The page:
Is it possible to make a whole adventure, albeit a short one, take place inside a single scene? Kind of like a one-act play, but with improv and dice? I imagine it being really small and light, the kind of thing where you could bang through two or three little mini-adventures in a night no problem, but I haven’t tried it so I’m not sure. Has anyone tried this?
Continuing Missions has a small series of what it calls “teasers”, which are basically 1 or 2 character episode introductory scenes. These might provide some good inspiration. You can find them here.
I havent read it yet, but the best teaser name (judging by name only now) is “Ping Pong”. The possibilites there sound very interesting.
Again, JAM, I like your idea here.
It would be great for an intro to the system (for players and new GMs) and would be good fodder for one off games - to temp people into playing this system for the first time.
Reading those teasers, that isn’t exactly what I had in mind. (But I do think they’re a brilliant addition to play)
So, I’ve been fiddling with it, and this is my first idea:
(Warning, I run fairly heavy adult-oriented games, and this adventure does involve the subject of religion, death, and mortality as a central theme.)
Central Question: What is the cost of immortality?
Framing: The ship is in orbit around (arbitrary planet name), a barren and sterile world with liquid water oceans and breathable atmosphere. They are receiving a distress signal from somewhere on the surface, but sensors detect nothing but rock, water, and air. An away team was already assembled and dispatched. We open the scene with the players transporting to the surface. From here, things go crazy. The world is populated by extremely diverse beings with impossible physiology who call themselves gods. (Like, one has marble for skin, another has a hovering glass sphere for a head, etc.) They can indeed warp reality as they see fit and are very much godlike, with two exceptions:
- If anyone uses a tricorder, all they see is air, rocks, and water, as if what they’re experiencing isn’t real.
- They cannot predict the future, travel time, or read minds.
I’d give the GM a list of a dozen or so gods that they might want to use, and tell them to choose three. Each one adds an advantage and a complication to the scene. The complications are active and genuinely dangerous. The players interact with these so-called deities, but eventually someone will get injured, as the gods have no comprehension of mortality or suffering. Once this happens, they appologise and offer to turn the players into gods as well, manifesting a chair hooked up to a large computer system. The chair has a number of robotic arms sticking out the top of the headrest, each set with a frightening implement, including a rotary saw, pincers, syringes, and spike-shaped neural probe. It is up to players what to do at this point.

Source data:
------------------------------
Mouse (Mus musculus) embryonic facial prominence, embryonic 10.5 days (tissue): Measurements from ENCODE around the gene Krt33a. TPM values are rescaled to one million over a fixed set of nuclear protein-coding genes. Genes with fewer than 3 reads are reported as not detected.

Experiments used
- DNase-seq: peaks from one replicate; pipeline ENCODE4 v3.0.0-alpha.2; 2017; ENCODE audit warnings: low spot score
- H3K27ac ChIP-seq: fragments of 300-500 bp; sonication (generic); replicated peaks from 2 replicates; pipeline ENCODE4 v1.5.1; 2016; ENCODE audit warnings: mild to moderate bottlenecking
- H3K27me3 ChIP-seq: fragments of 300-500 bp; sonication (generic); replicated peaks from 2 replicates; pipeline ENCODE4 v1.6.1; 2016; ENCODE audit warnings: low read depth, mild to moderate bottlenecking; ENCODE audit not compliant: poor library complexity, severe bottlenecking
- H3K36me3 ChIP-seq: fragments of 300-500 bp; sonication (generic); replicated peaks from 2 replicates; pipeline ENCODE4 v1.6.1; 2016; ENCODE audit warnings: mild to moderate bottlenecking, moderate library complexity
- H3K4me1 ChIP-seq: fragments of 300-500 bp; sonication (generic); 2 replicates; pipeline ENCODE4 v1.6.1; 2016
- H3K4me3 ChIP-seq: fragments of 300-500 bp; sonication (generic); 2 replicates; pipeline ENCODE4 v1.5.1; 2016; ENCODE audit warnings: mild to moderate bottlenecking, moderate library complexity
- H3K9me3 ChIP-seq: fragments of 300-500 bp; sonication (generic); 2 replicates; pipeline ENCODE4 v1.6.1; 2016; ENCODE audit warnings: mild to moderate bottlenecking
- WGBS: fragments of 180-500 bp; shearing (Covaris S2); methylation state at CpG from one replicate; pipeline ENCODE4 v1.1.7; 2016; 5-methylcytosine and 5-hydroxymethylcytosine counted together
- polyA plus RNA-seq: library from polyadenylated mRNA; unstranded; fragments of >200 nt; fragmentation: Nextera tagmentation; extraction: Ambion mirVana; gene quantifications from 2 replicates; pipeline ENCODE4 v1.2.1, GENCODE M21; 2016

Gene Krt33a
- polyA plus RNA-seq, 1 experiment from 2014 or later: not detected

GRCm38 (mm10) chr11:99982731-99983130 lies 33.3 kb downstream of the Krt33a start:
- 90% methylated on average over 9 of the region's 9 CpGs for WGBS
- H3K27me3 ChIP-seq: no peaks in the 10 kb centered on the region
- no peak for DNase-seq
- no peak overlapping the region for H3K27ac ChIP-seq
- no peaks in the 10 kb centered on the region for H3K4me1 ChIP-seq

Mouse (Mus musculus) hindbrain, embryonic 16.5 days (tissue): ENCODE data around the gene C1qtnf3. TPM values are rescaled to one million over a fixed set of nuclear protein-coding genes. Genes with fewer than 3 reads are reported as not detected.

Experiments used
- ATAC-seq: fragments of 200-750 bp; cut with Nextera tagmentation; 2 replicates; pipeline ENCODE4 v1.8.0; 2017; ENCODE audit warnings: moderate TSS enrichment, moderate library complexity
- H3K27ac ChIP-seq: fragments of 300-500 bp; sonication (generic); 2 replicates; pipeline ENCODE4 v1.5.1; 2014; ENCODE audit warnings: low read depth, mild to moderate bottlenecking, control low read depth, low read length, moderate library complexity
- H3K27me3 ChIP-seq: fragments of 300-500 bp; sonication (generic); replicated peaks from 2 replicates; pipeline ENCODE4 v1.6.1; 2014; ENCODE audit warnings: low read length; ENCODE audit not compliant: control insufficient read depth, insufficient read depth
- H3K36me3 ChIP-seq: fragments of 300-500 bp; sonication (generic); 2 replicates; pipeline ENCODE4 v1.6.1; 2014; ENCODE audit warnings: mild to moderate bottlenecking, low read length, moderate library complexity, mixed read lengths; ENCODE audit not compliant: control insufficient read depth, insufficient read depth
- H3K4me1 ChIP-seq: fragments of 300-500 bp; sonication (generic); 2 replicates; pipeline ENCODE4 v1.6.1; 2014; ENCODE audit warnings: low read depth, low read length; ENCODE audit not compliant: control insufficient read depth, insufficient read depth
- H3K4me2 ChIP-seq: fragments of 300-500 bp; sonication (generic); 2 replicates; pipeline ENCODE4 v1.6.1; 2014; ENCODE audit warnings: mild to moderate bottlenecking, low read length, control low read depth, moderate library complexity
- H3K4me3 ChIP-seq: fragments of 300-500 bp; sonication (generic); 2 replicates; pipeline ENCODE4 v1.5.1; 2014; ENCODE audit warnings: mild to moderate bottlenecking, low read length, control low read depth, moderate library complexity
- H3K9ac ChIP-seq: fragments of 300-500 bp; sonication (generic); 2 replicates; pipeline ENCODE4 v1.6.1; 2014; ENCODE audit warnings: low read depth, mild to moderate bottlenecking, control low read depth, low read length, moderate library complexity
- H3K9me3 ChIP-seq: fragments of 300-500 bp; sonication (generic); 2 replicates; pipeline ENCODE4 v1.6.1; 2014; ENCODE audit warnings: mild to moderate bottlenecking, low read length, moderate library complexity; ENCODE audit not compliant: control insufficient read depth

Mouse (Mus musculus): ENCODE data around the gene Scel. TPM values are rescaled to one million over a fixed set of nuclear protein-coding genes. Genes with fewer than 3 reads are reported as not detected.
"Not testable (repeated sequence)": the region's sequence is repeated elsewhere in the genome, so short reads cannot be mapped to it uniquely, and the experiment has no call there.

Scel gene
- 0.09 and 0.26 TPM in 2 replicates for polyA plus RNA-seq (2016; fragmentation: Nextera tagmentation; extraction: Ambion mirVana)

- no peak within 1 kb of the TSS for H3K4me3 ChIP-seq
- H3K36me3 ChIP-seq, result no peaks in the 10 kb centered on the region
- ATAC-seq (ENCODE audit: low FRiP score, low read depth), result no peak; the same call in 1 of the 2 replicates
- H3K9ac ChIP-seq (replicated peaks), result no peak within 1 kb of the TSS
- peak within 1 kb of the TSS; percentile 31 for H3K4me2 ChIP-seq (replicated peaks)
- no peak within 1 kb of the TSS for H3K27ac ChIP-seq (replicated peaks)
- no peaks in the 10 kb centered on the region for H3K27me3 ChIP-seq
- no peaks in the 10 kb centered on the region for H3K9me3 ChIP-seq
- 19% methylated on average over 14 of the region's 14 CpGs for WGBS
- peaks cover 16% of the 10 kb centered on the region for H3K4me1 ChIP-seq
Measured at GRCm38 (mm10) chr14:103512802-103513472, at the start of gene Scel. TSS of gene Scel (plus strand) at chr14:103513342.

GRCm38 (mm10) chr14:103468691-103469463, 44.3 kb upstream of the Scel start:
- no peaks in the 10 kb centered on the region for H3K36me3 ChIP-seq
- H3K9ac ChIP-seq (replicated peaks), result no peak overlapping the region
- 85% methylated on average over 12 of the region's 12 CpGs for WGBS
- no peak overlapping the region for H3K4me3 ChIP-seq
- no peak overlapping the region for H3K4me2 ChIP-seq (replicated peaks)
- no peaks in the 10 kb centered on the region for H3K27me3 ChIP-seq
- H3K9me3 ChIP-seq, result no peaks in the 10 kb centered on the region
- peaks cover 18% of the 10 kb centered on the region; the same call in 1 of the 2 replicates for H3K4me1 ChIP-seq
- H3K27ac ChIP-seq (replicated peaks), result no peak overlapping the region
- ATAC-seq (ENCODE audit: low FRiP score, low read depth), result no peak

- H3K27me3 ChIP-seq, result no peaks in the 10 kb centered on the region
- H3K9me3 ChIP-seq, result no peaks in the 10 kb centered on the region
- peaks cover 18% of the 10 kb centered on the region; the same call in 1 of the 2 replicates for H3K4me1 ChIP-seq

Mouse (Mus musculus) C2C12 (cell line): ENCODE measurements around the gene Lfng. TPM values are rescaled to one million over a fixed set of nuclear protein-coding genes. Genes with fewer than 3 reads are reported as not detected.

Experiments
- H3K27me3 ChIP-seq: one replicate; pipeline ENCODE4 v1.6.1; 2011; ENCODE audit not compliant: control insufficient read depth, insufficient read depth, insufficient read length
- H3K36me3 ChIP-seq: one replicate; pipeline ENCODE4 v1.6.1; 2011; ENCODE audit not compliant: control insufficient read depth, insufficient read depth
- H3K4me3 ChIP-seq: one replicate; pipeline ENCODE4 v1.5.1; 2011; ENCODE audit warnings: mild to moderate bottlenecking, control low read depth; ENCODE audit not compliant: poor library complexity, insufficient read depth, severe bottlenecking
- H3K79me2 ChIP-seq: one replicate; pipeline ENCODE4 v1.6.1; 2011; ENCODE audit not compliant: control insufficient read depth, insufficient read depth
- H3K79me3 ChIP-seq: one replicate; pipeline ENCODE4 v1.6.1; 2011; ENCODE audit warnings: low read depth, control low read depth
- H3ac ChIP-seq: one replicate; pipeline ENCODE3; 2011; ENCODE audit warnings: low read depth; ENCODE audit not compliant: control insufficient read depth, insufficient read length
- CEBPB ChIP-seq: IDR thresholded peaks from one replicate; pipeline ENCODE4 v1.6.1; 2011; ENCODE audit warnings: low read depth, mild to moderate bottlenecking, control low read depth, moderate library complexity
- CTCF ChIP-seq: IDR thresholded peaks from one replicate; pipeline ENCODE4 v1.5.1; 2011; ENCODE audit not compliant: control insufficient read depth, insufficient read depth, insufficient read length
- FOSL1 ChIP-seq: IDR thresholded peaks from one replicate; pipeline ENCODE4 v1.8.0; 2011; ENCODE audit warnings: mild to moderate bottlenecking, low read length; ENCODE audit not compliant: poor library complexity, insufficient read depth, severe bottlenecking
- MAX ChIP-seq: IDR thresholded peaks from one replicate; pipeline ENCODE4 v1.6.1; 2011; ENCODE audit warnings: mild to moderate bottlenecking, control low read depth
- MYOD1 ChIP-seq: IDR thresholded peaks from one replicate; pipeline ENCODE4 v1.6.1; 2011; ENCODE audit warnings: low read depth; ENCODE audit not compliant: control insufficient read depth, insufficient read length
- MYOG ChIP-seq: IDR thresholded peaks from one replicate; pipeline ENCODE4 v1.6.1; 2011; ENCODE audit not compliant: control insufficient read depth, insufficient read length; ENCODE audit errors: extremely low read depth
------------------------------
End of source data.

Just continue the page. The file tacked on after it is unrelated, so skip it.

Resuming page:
GM Knowledge: The population of the planet are all advanced holograms of an alien sort. They have been here so long they have forgotten their pasts and gone insane. They cannot leave the planet.
If the players try to use their tricorders to get to the distress signal, they just get lost in the swirling madness of the illusions created by the gods. They are literally going nowhere, aimlessly wandering around the same rocky valley. If they involve the gods in the search though, and can get them to care, they’ll simply manifest the source of the distress signal themselves.
The distress signal is coming from a skeleton wearing an old Starfleet uniform, holding a communicator. The communicator is set to send the signal. It is sitting in the chair that makes people into “gods”. Its skull is cut open like a jar. If asked who he was, none of the gods even remember him being on their planet.
The whole adventure takes place in one scene because it is just one situation with a single set of mostly static traits, with a wide variety of results. It has 3 simultaneously problems, and two hidden facts that can be revealed, adding wrinkles to the situation. Because it happens in one scene, the injured character has nearly no chance of death.
Part of the focus of the adventure is being creative and imagining up a mad fantasy world as created by the ancient and decaying minds of these holo-beings. The three you choose changes the nature of the situation the players will have to deal with while seeking the distress signal.
The GM should warn anyone who seriously considers the offer of immortality, that it looks like this chair is a murder machine, plain and simple. If a player actually decides to go for it and sits in the chair, they quickly regret it. Do not go into detail. Simply “the screams are horrific as the machine does its work” or something to that effect. Once it’s done the player gains control of their character again, but they manifest next to the chair as a hologram, and their every thought and whim can holographocally manifest for them, but they are now trapped on the planet. The character effectively becomes an NPC at the end of this mission, though if the players decide to return to the planet in the future, there’s no reason why the player couldn’t regain control of the character during that time.